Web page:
Can you describe what you learned while working with the SENSIKS / Baltan Hacktahthon?
I liked the experience we created, and the fact that we used the cabin as part of a larger ritual. This taught me it is essential that technology isn’t the only way we experience a certain different reality. A mixture of both makes an experience much richer. We managed to combine two systems, Sensiks and my Silence Suit wearable. Both systems influenced each other. This is something I really want to explore further.
I learned a lot from listening to Fred (the founder of the Sensiks Cabin) he works from his heart and is a real visionary. His strength is to be really open to new ideas and also be generous with his creation.
How can this obtained knowledge be valuable to communities or people?
During the hackathon, we discussed how empowering it will be for different communities to tell their stories. This can be students in Guatemala but also kids from underprivileged neighbourhoods in cities in the Netherlands. Sensiks offers users a rich way to share experiences. This way you can see different sides of reality and broaden your view.
How would you describe the impact of your projects / activity on the community locally or worldwide?
My projects have created a sense of wonder. I call them tools for awareness because I want them to create this quality in myself and others. I’ve explored phenomena like silence and breathing. Things that guide people back to themselves and make them more sensitive to their needs and to the needs of the world around them.
What are the most important things you’ve learnt in starting your practice?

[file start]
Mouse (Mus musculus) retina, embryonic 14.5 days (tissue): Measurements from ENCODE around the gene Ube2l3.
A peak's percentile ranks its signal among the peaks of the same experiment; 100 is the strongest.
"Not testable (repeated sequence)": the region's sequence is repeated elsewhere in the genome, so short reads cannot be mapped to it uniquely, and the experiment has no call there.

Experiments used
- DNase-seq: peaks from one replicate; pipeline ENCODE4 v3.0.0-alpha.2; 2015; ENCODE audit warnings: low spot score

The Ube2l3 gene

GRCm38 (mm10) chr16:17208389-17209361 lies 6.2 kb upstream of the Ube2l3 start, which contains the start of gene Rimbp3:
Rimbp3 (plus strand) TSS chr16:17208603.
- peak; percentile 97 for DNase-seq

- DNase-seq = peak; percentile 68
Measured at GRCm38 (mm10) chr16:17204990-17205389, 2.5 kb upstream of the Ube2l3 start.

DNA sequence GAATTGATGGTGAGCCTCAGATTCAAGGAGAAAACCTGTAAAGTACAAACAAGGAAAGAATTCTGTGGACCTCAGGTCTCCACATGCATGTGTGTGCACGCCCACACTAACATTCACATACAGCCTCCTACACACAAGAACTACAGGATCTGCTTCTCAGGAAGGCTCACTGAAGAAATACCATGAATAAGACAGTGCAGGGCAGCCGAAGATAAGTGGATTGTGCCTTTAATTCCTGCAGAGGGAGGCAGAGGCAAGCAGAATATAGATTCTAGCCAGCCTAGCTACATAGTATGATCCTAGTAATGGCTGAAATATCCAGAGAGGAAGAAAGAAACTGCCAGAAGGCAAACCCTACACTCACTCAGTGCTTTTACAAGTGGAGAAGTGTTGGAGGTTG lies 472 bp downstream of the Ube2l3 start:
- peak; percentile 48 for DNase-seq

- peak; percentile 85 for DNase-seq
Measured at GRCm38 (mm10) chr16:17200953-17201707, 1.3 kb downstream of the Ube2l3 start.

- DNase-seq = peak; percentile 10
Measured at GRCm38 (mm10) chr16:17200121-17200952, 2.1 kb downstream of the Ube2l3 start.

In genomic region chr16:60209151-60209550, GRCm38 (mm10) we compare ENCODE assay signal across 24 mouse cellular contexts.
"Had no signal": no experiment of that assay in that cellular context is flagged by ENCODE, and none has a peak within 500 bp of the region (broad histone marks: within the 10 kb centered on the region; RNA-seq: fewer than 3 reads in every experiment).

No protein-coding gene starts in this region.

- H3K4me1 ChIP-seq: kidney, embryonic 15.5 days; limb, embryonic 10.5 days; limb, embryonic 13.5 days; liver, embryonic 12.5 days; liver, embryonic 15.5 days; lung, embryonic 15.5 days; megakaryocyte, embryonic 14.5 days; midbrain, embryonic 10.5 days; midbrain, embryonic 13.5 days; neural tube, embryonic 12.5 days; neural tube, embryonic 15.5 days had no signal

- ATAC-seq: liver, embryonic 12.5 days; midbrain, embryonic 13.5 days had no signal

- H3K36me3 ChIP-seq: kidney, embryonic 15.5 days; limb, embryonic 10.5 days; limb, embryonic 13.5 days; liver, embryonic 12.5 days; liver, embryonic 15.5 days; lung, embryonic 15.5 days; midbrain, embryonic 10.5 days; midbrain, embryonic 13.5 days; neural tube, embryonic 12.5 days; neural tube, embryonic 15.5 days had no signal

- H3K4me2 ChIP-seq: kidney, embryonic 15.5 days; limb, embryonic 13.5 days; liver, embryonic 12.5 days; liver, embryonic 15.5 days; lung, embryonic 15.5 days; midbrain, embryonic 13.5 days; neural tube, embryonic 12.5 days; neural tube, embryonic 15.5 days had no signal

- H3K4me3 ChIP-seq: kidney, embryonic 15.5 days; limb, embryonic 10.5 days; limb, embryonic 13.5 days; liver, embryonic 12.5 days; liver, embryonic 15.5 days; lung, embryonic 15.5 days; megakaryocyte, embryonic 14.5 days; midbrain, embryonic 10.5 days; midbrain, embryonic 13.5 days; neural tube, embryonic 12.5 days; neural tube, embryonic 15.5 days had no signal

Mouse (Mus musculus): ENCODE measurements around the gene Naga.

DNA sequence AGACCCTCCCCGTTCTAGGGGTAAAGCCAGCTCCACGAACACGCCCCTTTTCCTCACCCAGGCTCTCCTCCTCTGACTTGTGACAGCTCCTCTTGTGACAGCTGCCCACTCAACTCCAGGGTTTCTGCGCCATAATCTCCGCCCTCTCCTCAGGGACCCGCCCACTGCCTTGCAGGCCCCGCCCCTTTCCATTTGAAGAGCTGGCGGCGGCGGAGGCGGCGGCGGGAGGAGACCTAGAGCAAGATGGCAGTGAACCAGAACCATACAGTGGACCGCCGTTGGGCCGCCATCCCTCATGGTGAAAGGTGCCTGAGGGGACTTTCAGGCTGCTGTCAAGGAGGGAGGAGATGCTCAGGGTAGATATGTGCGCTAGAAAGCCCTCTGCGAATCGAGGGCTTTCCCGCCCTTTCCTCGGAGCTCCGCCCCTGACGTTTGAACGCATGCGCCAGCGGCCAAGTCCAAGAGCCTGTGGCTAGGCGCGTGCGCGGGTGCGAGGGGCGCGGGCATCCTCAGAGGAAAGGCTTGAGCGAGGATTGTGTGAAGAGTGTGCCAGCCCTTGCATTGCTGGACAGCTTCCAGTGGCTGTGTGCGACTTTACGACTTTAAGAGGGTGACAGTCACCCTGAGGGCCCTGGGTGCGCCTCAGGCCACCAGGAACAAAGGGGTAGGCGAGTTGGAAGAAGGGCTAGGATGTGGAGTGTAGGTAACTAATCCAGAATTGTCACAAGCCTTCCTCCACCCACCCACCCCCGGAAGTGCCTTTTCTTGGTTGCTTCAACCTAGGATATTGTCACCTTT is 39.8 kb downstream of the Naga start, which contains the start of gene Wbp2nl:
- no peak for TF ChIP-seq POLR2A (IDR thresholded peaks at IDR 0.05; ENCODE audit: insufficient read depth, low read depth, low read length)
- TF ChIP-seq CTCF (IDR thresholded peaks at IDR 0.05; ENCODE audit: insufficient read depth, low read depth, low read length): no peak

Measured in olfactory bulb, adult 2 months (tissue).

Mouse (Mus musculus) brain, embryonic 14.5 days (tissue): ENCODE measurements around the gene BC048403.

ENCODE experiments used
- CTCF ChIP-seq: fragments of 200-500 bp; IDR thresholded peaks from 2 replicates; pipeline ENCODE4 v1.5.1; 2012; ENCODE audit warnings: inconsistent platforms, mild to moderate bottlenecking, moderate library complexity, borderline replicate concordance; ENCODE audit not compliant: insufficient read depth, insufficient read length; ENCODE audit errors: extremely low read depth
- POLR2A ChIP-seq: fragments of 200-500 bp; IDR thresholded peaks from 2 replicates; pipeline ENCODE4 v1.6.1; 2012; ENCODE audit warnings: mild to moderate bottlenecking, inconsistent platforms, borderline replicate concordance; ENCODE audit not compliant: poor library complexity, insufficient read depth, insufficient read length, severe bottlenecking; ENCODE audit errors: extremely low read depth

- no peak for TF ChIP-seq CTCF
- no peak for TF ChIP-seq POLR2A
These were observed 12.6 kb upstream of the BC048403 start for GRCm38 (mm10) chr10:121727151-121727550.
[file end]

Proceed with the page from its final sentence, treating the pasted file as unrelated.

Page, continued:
That the way I think and create things isn’t shared by many people. I’m usually a bit ahead of my time. That can make this work a bit lonely except for those rare occasions like the Sensiks hackathon where you are surrounded by likeminded people. On the other hand, my work allowed me to explore myself and my interest on a deep level. The freedom of being an artist and creating my own challenges is the most valuable thing in my life. It has brought me in touch with many interesting and inspiring people and learning opportunities.
What kind of projects have you come across through your work? Chose one that inspired you and explain why.
What I like most is the Quantified Self movement. I’ve visited (and spoken at) all their conferences in Amsterdam and those weekends have been the best of my life. The mix of smart and creative people there is amazing. I suppose not one project stands out but the vibe of discovering and sharing is the most valuable.
Which kind of business model do you think fit the most for the continuation of your projects?
A mixed practice where I combine the creation of art works and concepts with sharing my knowledge and competences in a broader field. This can be by way of teaching, advising or project management. I’m also working to turn some prototypes into products.
To know more about Danielle Roberts, please visit her website
Read Danielle's personal report on the Hackathon
Audiovisual and interactive media, Digital facilities, Visual arts